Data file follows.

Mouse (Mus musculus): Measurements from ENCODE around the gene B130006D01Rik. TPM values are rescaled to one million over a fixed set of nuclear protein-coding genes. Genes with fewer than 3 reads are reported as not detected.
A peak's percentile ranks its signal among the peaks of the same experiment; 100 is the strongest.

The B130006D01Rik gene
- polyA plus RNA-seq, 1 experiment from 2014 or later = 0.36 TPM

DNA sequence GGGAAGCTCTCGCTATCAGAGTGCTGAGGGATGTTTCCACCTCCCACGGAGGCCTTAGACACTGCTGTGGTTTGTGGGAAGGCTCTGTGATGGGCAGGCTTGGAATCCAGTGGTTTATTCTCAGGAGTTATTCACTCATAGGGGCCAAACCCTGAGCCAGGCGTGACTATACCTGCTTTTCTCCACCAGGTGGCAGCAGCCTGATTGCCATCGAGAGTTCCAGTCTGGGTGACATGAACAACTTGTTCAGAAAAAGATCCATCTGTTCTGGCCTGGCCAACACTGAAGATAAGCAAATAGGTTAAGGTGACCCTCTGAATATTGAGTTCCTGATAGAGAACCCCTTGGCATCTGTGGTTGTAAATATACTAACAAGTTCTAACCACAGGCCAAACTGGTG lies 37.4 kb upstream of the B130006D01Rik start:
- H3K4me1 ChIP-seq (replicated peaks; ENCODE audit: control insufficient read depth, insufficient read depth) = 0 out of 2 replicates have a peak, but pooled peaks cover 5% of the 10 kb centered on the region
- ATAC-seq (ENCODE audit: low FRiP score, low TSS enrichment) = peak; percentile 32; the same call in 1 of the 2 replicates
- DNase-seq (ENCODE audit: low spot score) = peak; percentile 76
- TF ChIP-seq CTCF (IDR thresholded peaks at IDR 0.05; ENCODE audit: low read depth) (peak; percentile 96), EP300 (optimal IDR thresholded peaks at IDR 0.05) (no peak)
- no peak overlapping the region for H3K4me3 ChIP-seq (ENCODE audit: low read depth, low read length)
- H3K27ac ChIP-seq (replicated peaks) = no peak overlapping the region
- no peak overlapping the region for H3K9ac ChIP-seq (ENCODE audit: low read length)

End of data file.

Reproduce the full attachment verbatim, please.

Mouse (Mus musculus): Measurements from ENCODE around the gene B130006D01Rik. TPM values are rescaled to one million over a fixed set of nuclear protein-coding genes. Genes with fewer than 3 reads are reported as not detected.
A peak's percentile ranks its signal among the peaks of the same experiment; 100 is the strongest.

The B130006D01Rik gene
- polyA plus RNA-seq, 1 experiment from 2014 or later = 0.36 TPM

DNA sequence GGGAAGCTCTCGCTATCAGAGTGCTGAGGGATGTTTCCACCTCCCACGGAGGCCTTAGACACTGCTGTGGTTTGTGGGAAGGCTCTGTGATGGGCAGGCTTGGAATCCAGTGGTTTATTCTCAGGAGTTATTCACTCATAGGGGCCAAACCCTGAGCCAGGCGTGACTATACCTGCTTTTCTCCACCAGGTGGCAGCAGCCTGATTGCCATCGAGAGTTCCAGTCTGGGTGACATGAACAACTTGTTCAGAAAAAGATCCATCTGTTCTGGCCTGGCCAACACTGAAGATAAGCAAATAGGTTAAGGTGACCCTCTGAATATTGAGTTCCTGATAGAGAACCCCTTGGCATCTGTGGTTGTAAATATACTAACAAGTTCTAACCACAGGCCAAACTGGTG lies 37.4 kb upstream of the B130006D01Rik start:
- H3K4me1 ChIP-seq (replicated peaks; ENCODE audit: control insufficient read depth, insufficient read depth) = 0 out of 2 replicates have a peak, but pooled peaks cover 5% of the 10 kb centered on the region
- ATAC-seq (ENCODE audit: low FRiP score, low TSS enrichment) = peak; percentile 32; the same call in 1 of the 2 replicates
- DNase-seq (ENCODE audit: low spot score) = peak; percentile 76
- TF ChIP-seq CTCF (IDR thresholded peaks at IDR 0.05; ENCODE audit: low read depth) (peak; percentile 96), EP300 (optimal IDR thresholded peaks at IDR 0.05) (no peak)
- no peak overlapping the region for H3K4me3 ChIP-seq (ENCODE audit: low read depth, low read length)
- H3K27ac ChIP-seq (replicated peaks) = no peak overlapping the region
- no peak overlapping the region for H3K9ac ChIP-seq (ENCODE audit: low read length)